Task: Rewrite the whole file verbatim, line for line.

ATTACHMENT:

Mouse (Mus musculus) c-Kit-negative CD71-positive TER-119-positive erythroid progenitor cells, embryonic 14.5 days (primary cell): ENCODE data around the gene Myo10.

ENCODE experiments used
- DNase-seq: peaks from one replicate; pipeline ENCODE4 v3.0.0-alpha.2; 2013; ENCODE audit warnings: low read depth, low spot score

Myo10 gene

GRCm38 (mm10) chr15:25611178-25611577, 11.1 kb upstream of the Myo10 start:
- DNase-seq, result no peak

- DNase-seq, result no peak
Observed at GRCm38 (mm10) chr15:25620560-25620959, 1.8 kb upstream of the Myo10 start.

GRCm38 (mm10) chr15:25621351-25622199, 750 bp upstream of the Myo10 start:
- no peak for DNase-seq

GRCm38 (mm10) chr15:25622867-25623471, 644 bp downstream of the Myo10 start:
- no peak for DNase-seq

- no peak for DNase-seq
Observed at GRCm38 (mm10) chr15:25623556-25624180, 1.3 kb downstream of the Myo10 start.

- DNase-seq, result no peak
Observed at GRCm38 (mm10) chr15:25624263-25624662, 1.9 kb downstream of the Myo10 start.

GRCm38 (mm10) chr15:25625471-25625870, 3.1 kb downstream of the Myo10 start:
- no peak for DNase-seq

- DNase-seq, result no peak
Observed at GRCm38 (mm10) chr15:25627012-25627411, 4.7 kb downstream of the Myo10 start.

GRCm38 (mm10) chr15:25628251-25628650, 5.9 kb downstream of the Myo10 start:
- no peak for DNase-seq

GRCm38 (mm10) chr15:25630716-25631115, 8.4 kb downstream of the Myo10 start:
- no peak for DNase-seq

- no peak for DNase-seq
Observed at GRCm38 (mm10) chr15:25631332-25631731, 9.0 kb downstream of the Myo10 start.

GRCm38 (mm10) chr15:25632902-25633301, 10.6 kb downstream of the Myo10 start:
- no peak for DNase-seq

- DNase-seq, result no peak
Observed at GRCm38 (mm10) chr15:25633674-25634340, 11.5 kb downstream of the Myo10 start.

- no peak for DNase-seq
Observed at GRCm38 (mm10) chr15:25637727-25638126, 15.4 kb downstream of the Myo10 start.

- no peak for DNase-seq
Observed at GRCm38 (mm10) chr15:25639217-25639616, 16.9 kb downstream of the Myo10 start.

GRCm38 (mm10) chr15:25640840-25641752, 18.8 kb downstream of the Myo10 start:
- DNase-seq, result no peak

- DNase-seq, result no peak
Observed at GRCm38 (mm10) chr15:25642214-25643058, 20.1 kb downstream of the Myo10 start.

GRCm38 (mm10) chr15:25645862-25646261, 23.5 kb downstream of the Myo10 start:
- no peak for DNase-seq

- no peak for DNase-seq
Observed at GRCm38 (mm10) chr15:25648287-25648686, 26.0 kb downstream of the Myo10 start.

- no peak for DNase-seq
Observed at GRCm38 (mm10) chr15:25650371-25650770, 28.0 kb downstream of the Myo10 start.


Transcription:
Mouse (Mus musculus) c-Kit-negative CD71-positive TER-119-positive erythroid progenitor cells, embryonic 14.5 days (primary cell): ENCODE data around the gene Myo10.

ENCODE experiments used
- DNase-seq: peaks from one replicate; pipeline ENCODE4 v3.0.0-alpha.2; 2013; ENCODE audit warnings: low read depth, low spot score

Myo10 gene

GRCm38 (mm10) chr15:25611178-25611577, 11.1 kb upstream of the Myo10 start:
- DNase-seq, result no peak

- DNase-seq, result no peak
Observed at GRCm38 (mm10) chr15:25620560-25620959, 1.8 kb upstream of the Myo10 start.

GRCm38 (mm10) chr15:25621351-25622199, 750 bp upstream of the Myo10 start:
- no peak for DNase-seq

GRCm38 (mm10) chr15:25622867-25623471, 644 bp downstream of the Myo10 start:
- no peak for DNase-seq

- no peak for DNase-seq
Observed at GRCm38 (mm10) chr15:25623556-25624180, 1.3 kb downstream of the Myo10 start.

- DNase-seq, result no peak
Observed at GRCm38 (mm10) chr15:25624263-25624662, 1.9 kb downstream of the Myo10 start.

GRCm38 (mm10) chr15:25625471-25625870, 3.1 kb downstream of the Myo10 start:
- no peak for DNase-seq

- DNase-seq, result no peak
Observed at GRCm38 (mm10) chr15:25627012-25627411, 4.7 kb downstream of the Myo10 start.

GRCm38 (mm10) chr15:25628251-25628650, 5.9 kb downstream of the Myo10 start:
- no peak for DNase-seq

GRCm38 (mm10) chr15:25630716-25631115, 8.4 kb downstream of the Myo10 start:
- no peak for DNase-seq

- no peak for DNase-seq
Observed at GRCm38 (mm10) chr15:25631332-25631731, 9.0 kb downstream of the Myo10 start.

GRCm38 (mm10) chr15:25632902-25633301, 10.6 kb downstream of the Myo10 start:
- no peak for DNase-seq

- DNase-seq, result no peak
Observed at GRCm38 (mm10) chr15:25633674-25634340, 11.5 kb downstream of the Myo10 start.

- no peak for DNase-seq
Observed at GRCm38 (mm10) chr15:25637727-25638126, 15.4 kb downstream of the Myo10 start.

- no peak for DNase-seq
Observed at GRCm38 (mm10) chr15:25639217-25639616, 16.9 kb downstream of the Myo10 start.

GRCm38 (mm10) chr15:25640840-25641752, 18.8 kb downstream of the Myo10 start:
- DNase-seq, result no peak

- DNase-seq, result no peak
Observed at GRCm38 (mm10) chr15:25642214-25643058, 20.1 kb downstream of the Myo10 start.

GRCm38 (mm10) chr15:25645862-25646261, 23.5 kb downstream of the Myo10 start:
- no peak for DNase-seq

- no peak for DNase-seq
Observed at GRCm38 (mm10) chr15:25648287-25648686, 26.0 kb downstream of the Myo10 start.

- no peak for DNase-seq
Observed at GRCm38 (mm10) chr15:25650371-25650770, 28.0 kb downstream of the Myo10 start.